Last week Sunday, it was time to catch up with Maiko, which I hadn’t seen for quite a while with my traveling home and my jumping up and down in Nagoya & Tokyo Dome. She picked me up in her mother’s bright blue car and kept warning me that she’s a dangerous driver, and that she sometimes had to verify with her friends which pedal was gas and which one was brake. Well, I’m still alive and I didn’t have too many heart attacks that day while occupying the passenger seat, so I guess her driving was good enough. Well, convincing enough for a Japanese examiner to grant her the right to drive, so who am I to judge her? Besides I was just happy to be driving around instead of taking the Meitetsu again. I think she scared herself more than she scared me.
Watch out everybody, Maiko behind the wheel!
We stopped by her house, which neighbors Inuyama castle and she gave me the grand tour through her parent’s four storey house. Her bedroom was bigger than my entire apartment… just a little bit jealous here (or maybe a whole lot). After the tour her wonderfully crazy mother decided to feed us. I was still full from breakfast an hour earlier, but the omerice she prepared for us looked so cute and lovely that I decided to be polite and eat it all, except for the soup of course (I detest all kinds of soup, especially miso-soup). I met both Maiko’s parents (I forgot to eternalize her father with my camera) and they are both crazy, like Maiko and myself! I felt right at home!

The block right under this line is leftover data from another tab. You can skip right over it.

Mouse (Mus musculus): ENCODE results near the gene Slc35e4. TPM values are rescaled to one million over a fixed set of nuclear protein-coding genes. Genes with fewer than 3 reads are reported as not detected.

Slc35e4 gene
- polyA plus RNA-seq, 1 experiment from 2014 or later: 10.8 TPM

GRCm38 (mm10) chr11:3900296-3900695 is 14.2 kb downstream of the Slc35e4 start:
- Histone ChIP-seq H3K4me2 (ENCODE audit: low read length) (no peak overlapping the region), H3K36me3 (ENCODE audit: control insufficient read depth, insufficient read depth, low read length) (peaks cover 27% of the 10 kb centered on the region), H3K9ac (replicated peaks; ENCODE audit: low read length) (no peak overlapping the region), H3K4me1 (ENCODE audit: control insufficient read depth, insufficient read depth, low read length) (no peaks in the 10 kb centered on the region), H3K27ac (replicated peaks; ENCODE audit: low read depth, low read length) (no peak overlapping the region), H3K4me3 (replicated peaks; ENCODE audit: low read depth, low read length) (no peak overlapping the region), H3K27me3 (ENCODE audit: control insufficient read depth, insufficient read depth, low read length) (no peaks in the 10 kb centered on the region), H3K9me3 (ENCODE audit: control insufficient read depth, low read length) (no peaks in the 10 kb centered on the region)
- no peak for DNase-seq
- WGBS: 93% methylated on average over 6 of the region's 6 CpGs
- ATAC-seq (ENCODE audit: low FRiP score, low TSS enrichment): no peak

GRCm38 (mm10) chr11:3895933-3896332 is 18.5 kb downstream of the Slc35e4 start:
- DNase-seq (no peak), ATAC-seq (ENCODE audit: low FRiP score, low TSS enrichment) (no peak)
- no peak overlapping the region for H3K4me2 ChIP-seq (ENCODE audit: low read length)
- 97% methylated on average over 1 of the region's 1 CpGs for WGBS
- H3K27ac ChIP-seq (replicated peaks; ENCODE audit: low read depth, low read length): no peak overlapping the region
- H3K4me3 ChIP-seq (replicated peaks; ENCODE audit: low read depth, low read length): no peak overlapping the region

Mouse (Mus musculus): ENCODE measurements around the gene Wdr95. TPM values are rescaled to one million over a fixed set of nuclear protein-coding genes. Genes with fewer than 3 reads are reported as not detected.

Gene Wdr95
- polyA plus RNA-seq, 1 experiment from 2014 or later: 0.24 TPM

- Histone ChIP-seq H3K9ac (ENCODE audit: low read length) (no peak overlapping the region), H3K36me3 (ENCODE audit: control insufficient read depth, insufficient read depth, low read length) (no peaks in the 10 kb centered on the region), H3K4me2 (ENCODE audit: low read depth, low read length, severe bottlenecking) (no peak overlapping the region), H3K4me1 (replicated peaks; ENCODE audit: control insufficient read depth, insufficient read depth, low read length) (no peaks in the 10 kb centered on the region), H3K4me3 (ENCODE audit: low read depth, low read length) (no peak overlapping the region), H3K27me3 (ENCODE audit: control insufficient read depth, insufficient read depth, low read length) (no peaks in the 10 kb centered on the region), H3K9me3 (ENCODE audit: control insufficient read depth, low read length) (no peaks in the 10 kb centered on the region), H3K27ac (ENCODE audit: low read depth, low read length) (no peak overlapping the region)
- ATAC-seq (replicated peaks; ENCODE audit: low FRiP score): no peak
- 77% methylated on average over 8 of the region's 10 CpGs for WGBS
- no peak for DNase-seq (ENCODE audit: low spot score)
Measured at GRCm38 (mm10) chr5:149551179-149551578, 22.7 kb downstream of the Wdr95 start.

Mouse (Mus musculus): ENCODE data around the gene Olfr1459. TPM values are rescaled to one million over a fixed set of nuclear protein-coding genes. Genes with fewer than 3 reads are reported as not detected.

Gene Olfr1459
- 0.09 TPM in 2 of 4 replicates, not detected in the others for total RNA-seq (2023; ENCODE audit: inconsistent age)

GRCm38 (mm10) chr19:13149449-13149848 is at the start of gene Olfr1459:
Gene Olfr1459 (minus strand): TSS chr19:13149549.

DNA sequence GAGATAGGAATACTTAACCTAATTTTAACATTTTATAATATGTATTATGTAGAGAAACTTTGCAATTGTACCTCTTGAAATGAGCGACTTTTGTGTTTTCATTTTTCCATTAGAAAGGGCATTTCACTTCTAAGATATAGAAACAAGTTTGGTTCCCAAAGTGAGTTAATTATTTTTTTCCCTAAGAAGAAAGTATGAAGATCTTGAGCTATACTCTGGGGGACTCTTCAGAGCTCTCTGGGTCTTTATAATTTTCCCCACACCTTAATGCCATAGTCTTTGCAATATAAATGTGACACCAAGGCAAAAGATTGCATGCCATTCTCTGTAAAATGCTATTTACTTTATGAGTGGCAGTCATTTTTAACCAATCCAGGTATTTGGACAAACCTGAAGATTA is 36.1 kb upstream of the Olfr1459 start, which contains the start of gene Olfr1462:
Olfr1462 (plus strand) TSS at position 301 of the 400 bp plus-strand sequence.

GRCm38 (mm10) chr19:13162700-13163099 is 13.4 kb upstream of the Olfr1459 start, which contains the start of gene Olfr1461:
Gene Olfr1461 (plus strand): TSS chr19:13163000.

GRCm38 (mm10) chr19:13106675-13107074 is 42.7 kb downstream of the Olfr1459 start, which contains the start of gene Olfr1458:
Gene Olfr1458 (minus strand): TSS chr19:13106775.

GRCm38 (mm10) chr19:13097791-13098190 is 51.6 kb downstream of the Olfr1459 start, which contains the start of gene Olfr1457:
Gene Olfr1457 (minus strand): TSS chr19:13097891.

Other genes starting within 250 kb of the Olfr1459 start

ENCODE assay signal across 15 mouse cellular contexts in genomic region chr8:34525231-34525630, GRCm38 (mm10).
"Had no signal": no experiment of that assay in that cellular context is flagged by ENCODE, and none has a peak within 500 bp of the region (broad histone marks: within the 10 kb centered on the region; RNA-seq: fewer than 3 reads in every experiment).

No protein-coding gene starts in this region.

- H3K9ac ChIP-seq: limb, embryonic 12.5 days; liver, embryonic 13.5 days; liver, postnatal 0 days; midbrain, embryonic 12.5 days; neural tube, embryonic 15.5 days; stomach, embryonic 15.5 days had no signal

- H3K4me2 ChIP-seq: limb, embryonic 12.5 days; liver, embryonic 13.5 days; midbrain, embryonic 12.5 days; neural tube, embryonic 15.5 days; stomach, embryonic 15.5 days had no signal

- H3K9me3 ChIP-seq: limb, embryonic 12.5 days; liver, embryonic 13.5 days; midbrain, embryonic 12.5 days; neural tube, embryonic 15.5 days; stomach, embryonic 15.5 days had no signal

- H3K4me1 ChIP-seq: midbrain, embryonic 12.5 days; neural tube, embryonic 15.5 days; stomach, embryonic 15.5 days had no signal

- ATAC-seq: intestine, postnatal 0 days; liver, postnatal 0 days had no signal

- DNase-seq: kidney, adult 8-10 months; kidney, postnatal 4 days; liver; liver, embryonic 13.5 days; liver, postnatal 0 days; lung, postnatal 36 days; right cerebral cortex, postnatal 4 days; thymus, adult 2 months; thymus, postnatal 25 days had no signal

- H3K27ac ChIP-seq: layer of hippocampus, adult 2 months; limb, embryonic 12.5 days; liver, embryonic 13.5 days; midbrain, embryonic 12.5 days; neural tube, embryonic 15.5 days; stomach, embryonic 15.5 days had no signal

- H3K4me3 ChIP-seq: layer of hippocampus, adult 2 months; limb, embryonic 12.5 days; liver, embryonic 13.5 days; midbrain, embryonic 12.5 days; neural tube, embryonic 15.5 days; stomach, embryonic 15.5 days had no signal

Maiko’s mommy and her omerice, notice the heart of ketchup
After that we headed for some place entertainment place in Komaki, called Korona World. They basically had every kind of Japanese entertainment, an internet café, pachinko, a movie theater, a casino, a spa, karaoke, restaurants, coin games of all sorts, and of course purikura. We got us some coins and started entertaining ourselves with computer games, we especially enjoyed racing in the life-size cars, maybe because now we could be dangerous as hell and drive right into walls without physically hurting ourselves? And playing enlarged Mario Kart even made me want to buy a Nintendo, even though I’ve never really been a big fan of computer games (except for Tetris of course, which I totally adore).
I felt like a regular Shaka Zulu while hitting these drums
During one of her ‘dangerous’ drives
Purikura fun at the touchscreen booth